We have been running a Cisco RV082 revision 3 router for several months now and have been trying to figure out how to properly setup QoS or bandwidth profile for VoIP on a shared 16x3Mb line. I'm trying to get my head around the appropriate behavior and circumstances for QoS to work properly. However, in both instances, I had the same problem.
2: 8x8 VoIP Phones (polycom 331 both with static IP's)
Single subnet, all devices directly connected to router
Scenario 1: Enable QoS for VoIP ports
Anytime a user consumed near the maximum available bandwidth, QoS did not prioritize VoIP packets and I completely lost functionality of VoIP - no incoming or outgoing calls. Incoming calls would ring once, hang up, then ring again, hangup, until a connection was re-established with the VoIP server, and then stop ringing and hanging up.
Scenario 2: Setup bandwidth profile with reasonable floor limits for VoIP and other services. Set maximum bandwidth available to be equal to our 16Mb line. I thought this would also throttle back connections when VoIP was trying to make a connection, but the same behavior. When any user began consuming near all the bandwidth, outgoing calls would fail and any incoming calls would ring once, hang up, then be stuck in a loop where the same number would ring, hang up, ring, hangup. Once bandwidth came back, the incessant ringing turns off.
Scenario 3: Setup bandwidth profile with reasonable floor limits and now, very low upper limits. So even if all users were downloading some huge file, the combined bandwidth used always leaves 384Kbps available for VoIP both up and downstream. This works perfectly.
So conceptually, I was under the assumption that QoS would automatically kick in, throttling users maxing out bandwidth allowing VoIP traffic. This does not appear to work in our setup. And with a bandwidth profile, I was under the assumption that setting a bandwidth floor would have the same effect. However, this does not work. We are currently using scenario 3, which works fine, but it means no single user can ever use 16Mb available. Is there something I'm missing in my understanding of how QoS works for this device and/or how a bandwidth profile floor and ceiling are configured?
Thanks in advance for your insight!
On the rv082 v3 I have it doesn't seem like high priority works nor does rate control. I am using this for VOIP for a single phone. When downloading a file of any significance the phone gets all choppy and I know I have the priority set right for SIP signaling (5060-5070) and RTP (10000-20000). The phone also is choppy when setting it using rate control. I have a dsl connection (4mb/512kb) and with rate control I set the minimum for SIP and RTP to 80kbps and maximum 90kbps in both directions (Up/Down). Still, the phone is choppy. How did you setup scenario 3? Any help is much appreciated.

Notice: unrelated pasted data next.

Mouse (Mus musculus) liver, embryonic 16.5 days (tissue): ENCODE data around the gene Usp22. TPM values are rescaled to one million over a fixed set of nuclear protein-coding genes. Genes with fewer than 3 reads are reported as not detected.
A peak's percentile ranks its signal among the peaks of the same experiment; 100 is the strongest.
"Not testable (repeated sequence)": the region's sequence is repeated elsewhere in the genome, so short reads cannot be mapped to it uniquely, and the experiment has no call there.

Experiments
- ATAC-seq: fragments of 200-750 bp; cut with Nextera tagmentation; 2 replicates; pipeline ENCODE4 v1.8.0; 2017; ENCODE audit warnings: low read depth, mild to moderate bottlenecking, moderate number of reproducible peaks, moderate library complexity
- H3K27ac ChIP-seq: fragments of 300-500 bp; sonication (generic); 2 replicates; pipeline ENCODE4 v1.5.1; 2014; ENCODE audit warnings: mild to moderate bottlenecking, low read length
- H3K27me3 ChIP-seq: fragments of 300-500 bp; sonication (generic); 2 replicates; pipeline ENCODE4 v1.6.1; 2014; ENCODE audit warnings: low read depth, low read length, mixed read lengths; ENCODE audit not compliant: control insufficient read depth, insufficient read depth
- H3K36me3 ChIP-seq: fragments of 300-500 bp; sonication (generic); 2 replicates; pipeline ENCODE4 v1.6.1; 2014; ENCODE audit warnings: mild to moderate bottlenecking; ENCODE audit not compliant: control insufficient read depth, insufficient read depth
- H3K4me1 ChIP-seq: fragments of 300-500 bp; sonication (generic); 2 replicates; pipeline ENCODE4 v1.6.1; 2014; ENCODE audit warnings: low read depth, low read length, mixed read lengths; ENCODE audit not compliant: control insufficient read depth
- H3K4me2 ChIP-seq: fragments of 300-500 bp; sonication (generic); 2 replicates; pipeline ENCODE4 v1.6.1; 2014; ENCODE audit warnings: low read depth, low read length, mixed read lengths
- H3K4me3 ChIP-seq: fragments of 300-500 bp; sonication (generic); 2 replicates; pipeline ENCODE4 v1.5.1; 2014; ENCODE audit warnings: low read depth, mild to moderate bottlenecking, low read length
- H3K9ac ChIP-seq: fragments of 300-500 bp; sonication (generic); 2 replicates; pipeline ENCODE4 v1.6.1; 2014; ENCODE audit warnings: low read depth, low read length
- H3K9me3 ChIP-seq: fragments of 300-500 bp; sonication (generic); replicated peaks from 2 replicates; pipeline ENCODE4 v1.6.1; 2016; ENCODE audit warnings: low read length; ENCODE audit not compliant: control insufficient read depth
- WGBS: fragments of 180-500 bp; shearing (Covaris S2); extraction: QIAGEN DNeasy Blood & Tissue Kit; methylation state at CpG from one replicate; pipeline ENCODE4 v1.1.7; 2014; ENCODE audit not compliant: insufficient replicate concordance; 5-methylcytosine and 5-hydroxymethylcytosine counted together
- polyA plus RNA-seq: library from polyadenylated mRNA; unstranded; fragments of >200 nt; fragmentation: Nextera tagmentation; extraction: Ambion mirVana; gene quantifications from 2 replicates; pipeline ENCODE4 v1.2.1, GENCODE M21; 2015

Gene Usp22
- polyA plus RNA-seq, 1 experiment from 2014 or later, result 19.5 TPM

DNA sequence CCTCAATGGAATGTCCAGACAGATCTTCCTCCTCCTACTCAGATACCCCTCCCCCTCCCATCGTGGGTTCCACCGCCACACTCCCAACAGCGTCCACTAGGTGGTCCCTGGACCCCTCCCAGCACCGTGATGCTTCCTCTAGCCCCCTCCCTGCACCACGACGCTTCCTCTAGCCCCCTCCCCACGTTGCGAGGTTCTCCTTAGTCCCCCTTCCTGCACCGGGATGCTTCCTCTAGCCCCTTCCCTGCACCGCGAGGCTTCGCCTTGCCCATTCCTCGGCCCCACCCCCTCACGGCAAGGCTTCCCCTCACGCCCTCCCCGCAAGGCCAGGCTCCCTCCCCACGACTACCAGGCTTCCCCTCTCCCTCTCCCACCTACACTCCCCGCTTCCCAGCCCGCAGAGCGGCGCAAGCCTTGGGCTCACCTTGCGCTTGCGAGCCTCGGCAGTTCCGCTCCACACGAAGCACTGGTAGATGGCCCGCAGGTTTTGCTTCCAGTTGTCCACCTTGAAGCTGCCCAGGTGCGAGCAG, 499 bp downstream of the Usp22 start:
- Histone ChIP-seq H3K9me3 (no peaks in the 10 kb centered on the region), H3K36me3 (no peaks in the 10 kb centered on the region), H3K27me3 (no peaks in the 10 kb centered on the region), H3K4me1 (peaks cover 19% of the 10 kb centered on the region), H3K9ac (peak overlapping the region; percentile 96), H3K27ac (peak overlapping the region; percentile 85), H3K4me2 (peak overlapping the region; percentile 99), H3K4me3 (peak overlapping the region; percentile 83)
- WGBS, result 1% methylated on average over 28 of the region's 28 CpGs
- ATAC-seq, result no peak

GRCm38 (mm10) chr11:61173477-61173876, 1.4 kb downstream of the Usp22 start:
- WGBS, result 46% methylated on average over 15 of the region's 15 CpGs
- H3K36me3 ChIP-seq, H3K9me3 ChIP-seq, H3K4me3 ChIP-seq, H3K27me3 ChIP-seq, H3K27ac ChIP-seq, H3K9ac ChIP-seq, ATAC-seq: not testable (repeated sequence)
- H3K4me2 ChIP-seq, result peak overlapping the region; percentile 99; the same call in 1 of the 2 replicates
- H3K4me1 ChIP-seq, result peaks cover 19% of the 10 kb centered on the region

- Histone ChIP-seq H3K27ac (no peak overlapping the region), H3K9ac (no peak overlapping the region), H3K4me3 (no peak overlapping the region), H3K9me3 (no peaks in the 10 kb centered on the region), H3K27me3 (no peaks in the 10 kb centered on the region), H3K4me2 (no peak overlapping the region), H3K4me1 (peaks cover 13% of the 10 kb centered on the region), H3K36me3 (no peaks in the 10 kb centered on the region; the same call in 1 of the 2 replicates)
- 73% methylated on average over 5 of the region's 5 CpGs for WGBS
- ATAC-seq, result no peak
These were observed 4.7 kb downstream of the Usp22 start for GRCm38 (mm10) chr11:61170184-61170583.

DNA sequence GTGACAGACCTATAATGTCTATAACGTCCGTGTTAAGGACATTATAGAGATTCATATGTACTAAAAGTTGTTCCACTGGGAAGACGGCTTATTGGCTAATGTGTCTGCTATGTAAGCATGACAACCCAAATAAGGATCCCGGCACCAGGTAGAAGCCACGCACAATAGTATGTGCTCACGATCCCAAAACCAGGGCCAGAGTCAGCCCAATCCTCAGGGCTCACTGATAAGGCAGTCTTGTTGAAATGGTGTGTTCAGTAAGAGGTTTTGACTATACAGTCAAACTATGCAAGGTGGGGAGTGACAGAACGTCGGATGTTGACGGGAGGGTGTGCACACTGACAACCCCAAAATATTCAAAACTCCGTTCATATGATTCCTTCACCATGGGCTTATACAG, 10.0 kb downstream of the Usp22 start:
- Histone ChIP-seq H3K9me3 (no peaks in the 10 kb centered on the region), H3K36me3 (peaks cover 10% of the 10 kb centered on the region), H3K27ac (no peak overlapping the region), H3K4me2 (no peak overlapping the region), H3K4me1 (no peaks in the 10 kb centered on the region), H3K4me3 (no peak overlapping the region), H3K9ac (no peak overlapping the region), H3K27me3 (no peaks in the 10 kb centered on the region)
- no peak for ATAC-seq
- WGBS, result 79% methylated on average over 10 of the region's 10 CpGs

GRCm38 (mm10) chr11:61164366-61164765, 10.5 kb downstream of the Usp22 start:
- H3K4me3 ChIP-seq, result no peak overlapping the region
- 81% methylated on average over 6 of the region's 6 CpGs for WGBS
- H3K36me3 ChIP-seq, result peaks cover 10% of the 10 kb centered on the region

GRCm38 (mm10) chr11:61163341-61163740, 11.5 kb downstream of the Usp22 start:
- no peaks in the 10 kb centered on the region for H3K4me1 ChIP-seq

We lost our account access to the OP and are re-posting under this new account ... but here goes!
This is a very late reply but maybe someone can find this at least somewhat useful. Under 8x8 technical spec, and perhaps even under general SIP spec, the RV082 is absolutely unsupported due to whatever limitations there are on the hardware itself. Even with the latest firmware, dated July 2015, and the availability of port triggering, the service is not 100% reliable. First off, best practices:
With the above, we have been able to maintain adequate use of both our 8x8 lines and an additional Vonage line. However, the port triggers/forwards are not perfect and we have some issue with our back office line where calls get randomly dropped when transferring calls in. Because that specific line does not require any advanced features of cloud based calling, we might drop it entirely and convert it back to landline. We only need the cloud features for our main line, which works perfectly for all incoming calls.
Anyway, there is still very little documentation related to the RV082 running 8x8 ... this post seems to be the first thing that pops up on Google searches. Maybe a DD-WRT/OpenWRT solution in the near future may be more appropriate where an enterprise router may be cost prohibitive or a router behind router technically troublesome to setup.